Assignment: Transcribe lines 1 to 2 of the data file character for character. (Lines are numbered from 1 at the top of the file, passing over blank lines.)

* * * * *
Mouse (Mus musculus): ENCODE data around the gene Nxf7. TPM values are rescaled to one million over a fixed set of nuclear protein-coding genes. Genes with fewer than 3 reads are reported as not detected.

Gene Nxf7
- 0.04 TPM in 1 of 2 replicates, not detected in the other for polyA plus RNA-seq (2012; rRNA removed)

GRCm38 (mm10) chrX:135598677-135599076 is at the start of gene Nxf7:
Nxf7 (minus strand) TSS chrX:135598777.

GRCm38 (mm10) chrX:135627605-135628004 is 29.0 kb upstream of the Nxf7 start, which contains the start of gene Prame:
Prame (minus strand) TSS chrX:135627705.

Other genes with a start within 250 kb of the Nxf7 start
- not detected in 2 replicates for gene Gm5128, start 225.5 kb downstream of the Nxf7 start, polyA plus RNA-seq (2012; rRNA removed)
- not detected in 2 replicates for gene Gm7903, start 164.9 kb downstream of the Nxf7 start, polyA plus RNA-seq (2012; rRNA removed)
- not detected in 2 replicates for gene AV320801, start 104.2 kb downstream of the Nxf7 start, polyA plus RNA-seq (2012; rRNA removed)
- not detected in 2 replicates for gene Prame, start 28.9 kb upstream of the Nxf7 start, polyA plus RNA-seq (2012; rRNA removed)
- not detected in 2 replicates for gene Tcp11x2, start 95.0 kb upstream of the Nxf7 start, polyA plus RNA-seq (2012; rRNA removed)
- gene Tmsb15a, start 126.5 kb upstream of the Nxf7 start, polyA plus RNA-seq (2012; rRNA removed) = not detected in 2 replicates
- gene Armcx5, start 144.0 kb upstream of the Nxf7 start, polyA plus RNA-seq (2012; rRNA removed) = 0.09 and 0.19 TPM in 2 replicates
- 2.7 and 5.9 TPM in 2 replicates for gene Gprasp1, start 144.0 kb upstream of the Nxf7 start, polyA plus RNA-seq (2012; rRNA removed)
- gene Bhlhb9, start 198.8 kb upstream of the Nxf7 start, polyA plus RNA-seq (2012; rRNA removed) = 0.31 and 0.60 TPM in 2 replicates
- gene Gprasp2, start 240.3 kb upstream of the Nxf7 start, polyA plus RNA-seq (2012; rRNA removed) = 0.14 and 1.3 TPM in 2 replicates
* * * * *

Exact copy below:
Mouse (Mus musculus): ENCODE data around the gene Nxf7. TPM values are rescaled to one million over a fixed set of nuclear protein-coding genes. Genes with fewer than 3 reads are reported as not detected.

Gene Nxf7